Nashville is a songwriter’s town, and by extension, a music publisher’s town, McCormick said. The music publishers act much like a songwriter’s manager in that they pitch songs to artists and book songwriters for collaborations with other writers and artists, said McCormick, who is a staff songwriter at Eclipse Music Group in Nashville.
“They are a close-knit kind of network and they are booking writers in the city with each other across the months,” McCormick said. “I know where I am for the next hundred days or so.”
McCormick has written several songs that have topped No. 1 on the Billboard Country Music Charts, including Brantley Gilbert’s “You Don’t Know Her Like I Do,” Jason Aldean’s “Take A Little Ride” and, most recently, Gabby Barret’s “The Good Ones.”
Barret performed that song on primetime television in April during the Country Music Awards.
“I was reminded watching it how lucky I am to be a part of this wonderful world of country songwriting,” McCormick said. “There’s no greater thrill than hearing a gifted singer singing words you helped write.”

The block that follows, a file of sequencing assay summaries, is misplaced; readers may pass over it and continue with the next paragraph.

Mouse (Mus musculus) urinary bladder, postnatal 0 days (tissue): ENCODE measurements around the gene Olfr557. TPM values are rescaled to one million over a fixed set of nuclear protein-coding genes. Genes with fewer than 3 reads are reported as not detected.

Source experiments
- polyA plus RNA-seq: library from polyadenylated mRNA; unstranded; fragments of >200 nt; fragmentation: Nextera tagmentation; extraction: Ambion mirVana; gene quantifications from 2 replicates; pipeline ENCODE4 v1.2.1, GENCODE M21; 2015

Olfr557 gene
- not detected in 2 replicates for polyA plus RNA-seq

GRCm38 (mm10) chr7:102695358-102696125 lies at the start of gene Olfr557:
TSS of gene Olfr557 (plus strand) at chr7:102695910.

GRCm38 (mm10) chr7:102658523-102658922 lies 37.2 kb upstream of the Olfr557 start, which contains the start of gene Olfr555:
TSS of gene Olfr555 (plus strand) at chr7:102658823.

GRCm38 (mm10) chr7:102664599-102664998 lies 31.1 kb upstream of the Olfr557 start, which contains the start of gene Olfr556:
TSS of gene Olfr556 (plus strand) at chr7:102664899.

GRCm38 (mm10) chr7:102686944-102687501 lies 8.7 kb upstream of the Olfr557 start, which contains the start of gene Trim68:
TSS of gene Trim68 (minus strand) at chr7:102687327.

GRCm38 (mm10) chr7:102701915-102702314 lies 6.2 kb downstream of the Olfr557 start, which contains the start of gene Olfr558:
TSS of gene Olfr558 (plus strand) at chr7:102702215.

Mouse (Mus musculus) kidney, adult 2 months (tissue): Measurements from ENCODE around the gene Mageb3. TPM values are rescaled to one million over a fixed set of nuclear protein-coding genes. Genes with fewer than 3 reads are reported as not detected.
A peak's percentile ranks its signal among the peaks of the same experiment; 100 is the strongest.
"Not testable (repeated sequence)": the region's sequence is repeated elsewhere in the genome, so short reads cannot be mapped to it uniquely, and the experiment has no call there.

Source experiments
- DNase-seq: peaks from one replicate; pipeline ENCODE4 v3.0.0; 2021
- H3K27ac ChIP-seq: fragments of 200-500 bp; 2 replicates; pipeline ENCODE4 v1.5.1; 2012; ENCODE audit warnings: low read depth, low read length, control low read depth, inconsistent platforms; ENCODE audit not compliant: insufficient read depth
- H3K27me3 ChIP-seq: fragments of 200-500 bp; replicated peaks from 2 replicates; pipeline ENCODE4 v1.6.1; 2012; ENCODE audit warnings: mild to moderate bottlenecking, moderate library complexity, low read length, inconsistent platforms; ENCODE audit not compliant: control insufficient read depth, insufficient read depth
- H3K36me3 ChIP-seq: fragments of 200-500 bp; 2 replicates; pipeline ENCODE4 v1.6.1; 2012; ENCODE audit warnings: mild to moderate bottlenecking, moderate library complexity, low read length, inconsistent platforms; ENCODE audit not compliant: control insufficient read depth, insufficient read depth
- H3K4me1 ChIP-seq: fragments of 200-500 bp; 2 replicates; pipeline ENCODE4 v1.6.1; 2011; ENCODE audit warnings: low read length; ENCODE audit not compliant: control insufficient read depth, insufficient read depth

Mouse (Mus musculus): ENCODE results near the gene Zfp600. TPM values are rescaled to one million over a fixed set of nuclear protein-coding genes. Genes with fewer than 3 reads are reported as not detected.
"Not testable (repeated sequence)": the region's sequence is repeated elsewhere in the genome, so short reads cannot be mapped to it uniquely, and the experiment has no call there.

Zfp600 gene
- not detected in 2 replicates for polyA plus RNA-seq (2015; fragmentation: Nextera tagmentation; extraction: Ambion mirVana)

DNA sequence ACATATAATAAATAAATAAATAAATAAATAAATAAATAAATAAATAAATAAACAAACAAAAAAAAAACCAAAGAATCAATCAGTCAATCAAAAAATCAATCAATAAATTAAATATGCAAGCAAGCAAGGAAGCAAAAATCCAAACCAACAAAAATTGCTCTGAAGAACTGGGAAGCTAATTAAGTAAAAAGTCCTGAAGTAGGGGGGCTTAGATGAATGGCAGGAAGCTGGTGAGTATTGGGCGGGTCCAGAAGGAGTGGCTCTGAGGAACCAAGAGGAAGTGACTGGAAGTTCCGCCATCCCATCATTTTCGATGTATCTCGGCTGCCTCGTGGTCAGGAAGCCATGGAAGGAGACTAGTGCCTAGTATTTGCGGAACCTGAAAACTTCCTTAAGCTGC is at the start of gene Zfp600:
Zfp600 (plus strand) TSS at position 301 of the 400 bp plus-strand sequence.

McCormick’s lyrics also have been sung by other popular country music stars, such as Tim McGraw and Trisha Yearwood.
Other releases written by McCormick include Payton Smith's "Can't Go Wrong With That" and "What It Meant to Lose You," Kelly Clarkson’s “Minute,” Luke Bryan’s “All My Dreaming There,” Aldean’s “Lights Go Out,” and Harry Connick Jr.’s “I Do Like We Do.”
“The only control I have over my business is the quality of the work that I create,” McCormick said. “You’ve got to let it go and hope somebody responds to the quality of the work … my job is to create the very best silver bullet that I can create and give it to my publisher and say ‘go find the right artist.’”
Advice: Go See
Prior to making the move to Nashville, McCormick worked as an editor for a New Orleans trade magazine for three years and was “miserable.”
“I was miserable because it wasn’t what I was meant to do with my life and I knew it,” McCormick said about his stint in journalism.
His boss knew it as well. She fired him “in the most friendly way possible,” McCormick recalled with a laugh.
“I took off for Nashville and the next four years of my life was spent writing songs four times a day with anybody and everybody that would write with me,” said McCormick, who supported himself by painting houses and hanging sheetrock. “It was one of the happiest times of my life and I knew in my heart that this was what I should be doing. I just stayed with it.”
It was a difficult journey, said McCormick, who currently divides his time between Nashville and New Orleans where he teaches the craft and business of songwriting as a faculty member at Loyola University. However, he offers this career advice to the purpose seekers.
“Stay tuned for those moments for when the doors open and a new road opens up in front of you,” he said. “Have the nerve to go experiment, walk through that door, go down that road. Go see.”